You do not lose your rights. If the community estate has an interest in the home, then it will be considered in the division of property. In regard to taking actual possession of the home during the course of the case, it’s certainly more difficult to secure that relief if, in fact, you have left the house and established a second residence such as an apartment or other dwellings. The court generally tends to maintain the status quo through its temporary order. However, if you have left the residence because of some type of physical, mental, verbal, or emotional abuse or harassment by your spouse, the court should seriously consider whether your spouse should be made to move out of the house and have you regain exclusive temporary use and benefit of the home.
In regard to securing the right to have final possession of your home, the court will figure the value of the home and its net equity into the general division of property. Depending on the value of the other assets of the community estate and how the division of property is made, you may receive the residence as part of your division of property.
Finally, in the event that you move out of the family home prior to or at the earliest stages of the litigation, if you have left your children behind to live with your spouse and that spouse is capable of handling the responsibilities of raising children, then the likelihood is that:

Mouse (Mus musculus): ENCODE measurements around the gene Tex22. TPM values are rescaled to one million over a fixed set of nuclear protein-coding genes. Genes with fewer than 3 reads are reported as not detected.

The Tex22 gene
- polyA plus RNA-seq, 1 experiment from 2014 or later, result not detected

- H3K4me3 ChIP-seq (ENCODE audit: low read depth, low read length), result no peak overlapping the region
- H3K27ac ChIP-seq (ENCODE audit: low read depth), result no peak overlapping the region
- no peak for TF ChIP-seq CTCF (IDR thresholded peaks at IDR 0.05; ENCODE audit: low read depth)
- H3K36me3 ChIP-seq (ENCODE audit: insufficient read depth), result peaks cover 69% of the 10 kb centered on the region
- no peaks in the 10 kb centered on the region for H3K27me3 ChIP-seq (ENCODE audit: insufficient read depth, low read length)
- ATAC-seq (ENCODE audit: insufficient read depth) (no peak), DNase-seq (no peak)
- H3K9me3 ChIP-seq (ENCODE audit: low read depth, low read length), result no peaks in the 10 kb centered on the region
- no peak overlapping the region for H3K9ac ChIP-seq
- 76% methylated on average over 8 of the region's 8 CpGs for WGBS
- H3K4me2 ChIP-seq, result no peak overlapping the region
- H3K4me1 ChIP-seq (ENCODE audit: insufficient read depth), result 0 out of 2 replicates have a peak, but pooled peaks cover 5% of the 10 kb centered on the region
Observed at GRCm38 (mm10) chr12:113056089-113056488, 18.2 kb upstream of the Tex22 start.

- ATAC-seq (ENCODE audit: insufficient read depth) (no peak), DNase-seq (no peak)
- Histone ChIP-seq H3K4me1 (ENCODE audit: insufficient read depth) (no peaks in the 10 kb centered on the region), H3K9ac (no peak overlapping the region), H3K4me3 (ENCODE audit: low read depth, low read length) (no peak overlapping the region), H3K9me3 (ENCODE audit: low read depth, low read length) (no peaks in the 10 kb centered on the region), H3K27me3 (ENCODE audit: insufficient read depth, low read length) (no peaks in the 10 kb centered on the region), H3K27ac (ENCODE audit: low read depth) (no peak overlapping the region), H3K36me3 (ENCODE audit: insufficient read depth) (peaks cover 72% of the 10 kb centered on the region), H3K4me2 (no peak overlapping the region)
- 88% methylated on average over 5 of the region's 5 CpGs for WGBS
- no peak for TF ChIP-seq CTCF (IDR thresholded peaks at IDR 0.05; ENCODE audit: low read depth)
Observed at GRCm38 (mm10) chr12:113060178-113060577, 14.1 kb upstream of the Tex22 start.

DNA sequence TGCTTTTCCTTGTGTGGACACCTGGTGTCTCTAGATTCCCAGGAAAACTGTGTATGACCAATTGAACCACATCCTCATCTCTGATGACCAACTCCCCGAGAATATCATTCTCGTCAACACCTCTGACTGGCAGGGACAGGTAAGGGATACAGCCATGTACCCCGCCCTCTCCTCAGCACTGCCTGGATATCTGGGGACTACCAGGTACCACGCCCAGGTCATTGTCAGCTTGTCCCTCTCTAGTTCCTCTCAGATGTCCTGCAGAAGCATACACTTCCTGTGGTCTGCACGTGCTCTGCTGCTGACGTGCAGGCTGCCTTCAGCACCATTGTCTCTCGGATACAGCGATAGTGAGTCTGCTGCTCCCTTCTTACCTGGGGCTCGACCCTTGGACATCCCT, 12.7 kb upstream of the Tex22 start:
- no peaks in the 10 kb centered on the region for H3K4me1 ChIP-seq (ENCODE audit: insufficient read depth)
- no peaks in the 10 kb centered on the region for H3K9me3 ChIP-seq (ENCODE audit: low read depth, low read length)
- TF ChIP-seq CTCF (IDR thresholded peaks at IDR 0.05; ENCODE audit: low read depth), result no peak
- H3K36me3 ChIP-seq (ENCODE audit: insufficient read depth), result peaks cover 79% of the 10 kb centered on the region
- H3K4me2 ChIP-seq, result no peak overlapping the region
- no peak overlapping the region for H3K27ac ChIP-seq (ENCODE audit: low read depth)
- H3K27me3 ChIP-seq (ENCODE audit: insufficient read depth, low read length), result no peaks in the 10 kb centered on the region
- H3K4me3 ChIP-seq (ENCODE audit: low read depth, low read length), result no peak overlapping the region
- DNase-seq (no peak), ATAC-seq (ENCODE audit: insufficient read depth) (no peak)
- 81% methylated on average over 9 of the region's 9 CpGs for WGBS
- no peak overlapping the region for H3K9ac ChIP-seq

- the children will stay in the family home and the primary possessory parent will reside with them; or
- at the final resolution of the case, whichever parent has primary possession of the children will have the advantage of deciding whether to keep the former marital residence as the children’s primary residence, to sell it or to have the other spouse have the residence.
The circumstances surrounding any decision to move out of the former marital residence prior to a court order awarding the temporary exclusive use of the home should be discussed with your attorney at the initial consultation. If it is imperative that you move for fear of imminent danger or constant abuse, a strategy should be set in place for the care, comfort, and control of the children with an eye on regaining possession and use of the home as part of a temporary or final order.
Laurence A. DePlaza specializes in all aspects of family law in Dallas. He has achieved Martindale-Hubbell’s highest rating given to small and solo practices.